Books on Tap read Fahrenheit 451 by Justin Torres at Champion Brewery on June 7. The group votes on the titles we read each period and this was our “classic” selection. Many of us had read it in high school or had watched the 1966 film adaptation (none of us has seen the newest HBO version) and recalled the basic outline: in the near future fireman Guy Montag burns books because they are dangerous, meets a young woman, rethinks society and his role in it and joins a band of outcasts determined to memorize and preserve literature as the government fakes his assassination. Throughout he is surrounded by citizens who use entertainment and drugs to numb themselves, making it easy for a political/military elite to wage a war that seems to destroy the cities in the end.
The group doesn’t read many sci-fi titles and this one was within our comfort zone. The wall-to-wall screens and omnipresent earbuds presaged today’s obsession with Facebook, Twitter, Virtual Reality and fandoms. The mechanical dog functions like today’s drones, complete with the paranoia of being singled out for constant monitoring and crime-fighting-through-DNA. Similarly, Montag’s wife Mildred is repeatedly overdosing and being brought back with little fanfare and with seemingly no harm. Not only was this a way for her to numb herself against the monotony of her life and to distract her and the rest of the population from the war, it also reminded 2018 readers of the current opioid epidemic.
We were most interested in Montag’s boss, Chief Beatty. He seems conflicted – he’s read and hidden books but daily burns them and those who hide them. It was unclear if he was currently reading books or had memorized some and was now just hoarding them as a display of power. Some of us posited that Beatty committed suicide by provoking Montag. We then considered Montag’s young friend, Clarisse. She is the one who exposes Montag to an alternative way of living, where people discuss ideas and sit on porches to meet with neighbors. Not only is she one of the few people to talk to Montag for any length of time, she is one of the few woman with a backstory.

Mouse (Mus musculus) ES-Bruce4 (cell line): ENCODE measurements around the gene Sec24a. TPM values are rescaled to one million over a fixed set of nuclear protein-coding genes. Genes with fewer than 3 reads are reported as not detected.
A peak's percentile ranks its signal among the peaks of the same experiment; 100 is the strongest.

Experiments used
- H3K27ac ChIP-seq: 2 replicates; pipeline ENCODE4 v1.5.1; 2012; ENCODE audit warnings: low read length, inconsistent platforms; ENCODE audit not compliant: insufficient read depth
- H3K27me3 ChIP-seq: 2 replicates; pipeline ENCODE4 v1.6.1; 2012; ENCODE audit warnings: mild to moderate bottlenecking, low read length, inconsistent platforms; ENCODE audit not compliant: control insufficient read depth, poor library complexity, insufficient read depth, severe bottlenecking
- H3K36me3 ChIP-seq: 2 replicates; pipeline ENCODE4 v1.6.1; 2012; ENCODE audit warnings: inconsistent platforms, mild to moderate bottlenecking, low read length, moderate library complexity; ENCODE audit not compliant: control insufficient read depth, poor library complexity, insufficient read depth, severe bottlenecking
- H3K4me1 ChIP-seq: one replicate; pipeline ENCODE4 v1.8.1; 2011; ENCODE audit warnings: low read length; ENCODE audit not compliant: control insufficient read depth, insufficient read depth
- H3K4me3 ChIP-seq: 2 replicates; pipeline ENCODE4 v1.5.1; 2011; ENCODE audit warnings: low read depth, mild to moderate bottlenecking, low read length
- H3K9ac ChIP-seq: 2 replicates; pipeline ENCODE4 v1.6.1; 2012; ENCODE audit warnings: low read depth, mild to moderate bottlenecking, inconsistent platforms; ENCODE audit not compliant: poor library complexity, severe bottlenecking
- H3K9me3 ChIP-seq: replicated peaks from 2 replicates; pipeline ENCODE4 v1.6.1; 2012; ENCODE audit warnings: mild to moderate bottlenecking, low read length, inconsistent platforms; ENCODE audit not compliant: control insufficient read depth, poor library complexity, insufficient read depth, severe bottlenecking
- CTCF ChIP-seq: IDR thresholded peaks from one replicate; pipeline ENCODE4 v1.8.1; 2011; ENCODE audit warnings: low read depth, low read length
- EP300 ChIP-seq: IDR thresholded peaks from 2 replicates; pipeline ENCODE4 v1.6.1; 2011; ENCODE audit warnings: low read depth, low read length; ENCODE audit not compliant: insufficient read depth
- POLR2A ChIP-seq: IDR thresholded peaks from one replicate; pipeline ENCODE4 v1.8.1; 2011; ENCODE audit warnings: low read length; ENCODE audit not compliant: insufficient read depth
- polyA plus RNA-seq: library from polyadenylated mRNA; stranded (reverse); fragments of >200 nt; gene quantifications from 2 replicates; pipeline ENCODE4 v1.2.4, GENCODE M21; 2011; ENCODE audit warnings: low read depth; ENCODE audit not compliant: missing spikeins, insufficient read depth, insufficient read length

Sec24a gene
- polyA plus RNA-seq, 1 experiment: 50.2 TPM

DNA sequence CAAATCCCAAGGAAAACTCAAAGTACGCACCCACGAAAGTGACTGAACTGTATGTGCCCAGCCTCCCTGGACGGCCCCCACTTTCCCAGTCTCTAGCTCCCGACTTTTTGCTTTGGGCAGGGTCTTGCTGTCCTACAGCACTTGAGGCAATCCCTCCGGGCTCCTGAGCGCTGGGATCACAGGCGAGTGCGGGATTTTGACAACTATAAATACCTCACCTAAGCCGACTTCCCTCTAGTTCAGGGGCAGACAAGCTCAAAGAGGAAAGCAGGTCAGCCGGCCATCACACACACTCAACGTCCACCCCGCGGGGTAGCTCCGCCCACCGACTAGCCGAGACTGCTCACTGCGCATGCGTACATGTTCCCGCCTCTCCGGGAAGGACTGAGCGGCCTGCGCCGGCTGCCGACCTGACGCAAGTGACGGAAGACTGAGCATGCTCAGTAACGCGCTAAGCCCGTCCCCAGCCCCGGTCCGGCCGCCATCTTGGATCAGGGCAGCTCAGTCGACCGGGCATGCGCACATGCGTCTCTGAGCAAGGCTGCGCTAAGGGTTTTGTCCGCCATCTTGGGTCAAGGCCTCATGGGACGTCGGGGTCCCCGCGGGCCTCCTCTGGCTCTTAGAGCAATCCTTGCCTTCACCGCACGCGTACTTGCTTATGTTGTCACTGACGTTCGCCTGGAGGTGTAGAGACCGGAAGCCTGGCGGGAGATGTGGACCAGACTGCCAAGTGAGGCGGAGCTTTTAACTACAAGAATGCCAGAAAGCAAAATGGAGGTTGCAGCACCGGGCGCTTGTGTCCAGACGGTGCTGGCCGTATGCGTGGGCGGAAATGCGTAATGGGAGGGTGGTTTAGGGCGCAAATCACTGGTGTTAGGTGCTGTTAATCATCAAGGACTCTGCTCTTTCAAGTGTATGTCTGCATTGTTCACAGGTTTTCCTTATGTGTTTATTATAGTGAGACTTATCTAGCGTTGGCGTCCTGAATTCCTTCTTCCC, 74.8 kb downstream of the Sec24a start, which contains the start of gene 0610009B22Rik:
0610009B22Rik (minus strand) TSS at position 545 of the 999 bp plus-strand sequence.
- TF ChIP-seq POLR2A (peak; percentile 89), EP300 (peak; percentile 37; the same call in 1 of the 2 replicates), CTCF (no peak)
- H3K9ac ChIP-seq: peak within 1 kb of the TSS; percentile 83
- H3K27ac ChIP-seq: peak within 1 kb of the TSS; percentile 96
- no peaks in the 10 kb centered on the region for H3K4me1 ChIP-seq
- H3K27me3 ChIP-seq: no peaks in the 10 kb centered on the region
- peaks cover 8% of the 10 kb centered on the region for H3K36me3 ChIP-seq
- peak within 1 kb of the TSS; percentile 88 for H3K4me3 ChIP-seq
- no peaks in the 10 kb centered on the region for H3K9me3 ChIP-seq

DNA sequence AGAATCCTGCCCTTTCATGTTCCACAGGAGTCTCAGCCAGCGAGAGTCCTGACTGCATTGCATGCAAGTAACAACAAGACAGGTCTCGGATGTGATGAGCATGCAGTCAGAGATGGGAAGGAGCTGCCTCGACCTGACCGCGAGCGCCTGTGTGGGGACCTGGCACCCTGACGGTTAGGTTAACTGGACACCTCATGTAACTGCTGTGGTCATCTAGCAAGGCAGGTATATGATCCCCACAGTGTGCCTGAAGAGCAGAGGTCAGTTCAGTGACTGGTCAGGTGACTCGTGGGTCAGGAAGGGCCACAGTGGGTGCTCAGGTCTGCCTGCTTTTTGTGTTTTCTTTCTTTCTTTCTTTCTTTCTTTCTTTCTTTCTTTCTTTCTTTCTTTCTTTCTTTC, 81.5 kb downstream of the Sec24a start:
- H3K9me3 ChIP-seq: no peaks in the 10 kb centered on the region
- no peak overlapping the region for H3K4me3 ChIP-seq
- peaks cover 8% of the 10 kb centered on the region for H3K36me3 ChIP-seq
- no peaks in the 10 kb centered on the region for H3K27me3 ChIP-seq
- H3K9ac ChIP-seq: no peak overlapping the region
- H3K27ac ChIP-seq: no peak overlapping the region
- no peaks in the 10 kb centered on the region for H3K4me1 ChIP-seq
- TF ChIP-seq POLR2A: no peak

Bradbury’s coda disappointed us. He claims that writers are splintering into ethnic, social and racial divisions but until recently sci-fi was notoriously non-diverse. It was hard to square this novel, a call to arms to preserve intellectual freedom, with his restrictive view of how writing should be presented.
What struck us most about the novel in 2018 was need for deep, sustained reading for pleasure as opposed to purpose. It is an antidote to our plugged in society, getting us out of our bubbles and exercising our attention spans. That led us to list the books that hooked us on reading as children and young adults:
Nancy Drew series by Carolyn Keene
The Hobbit by J.R.R. Tolkien
The Perks of Being a Wallflower by Stephen Chbosky
Anne of Green Gables by L.M. Montgomery
Little House on the Prairie by Laura Ingalls Wilder
Roald Dahl‘s works
Little Women by Louisa May Alcott
Cherry Ames series
Bobbsey Twins by Laura Lee Hope
The Hunger Games by Suzanne Collins
The Book Thief by Marcus Zusak
The Stand by Stephen King
A Gift Upon the Shore by M.K. Wren
Station Eleven by Emily St. John Mandel
Mr. Burns, a Post-electric Play by Anne Washburn
This is America a music video by recording artist Childish Gambino
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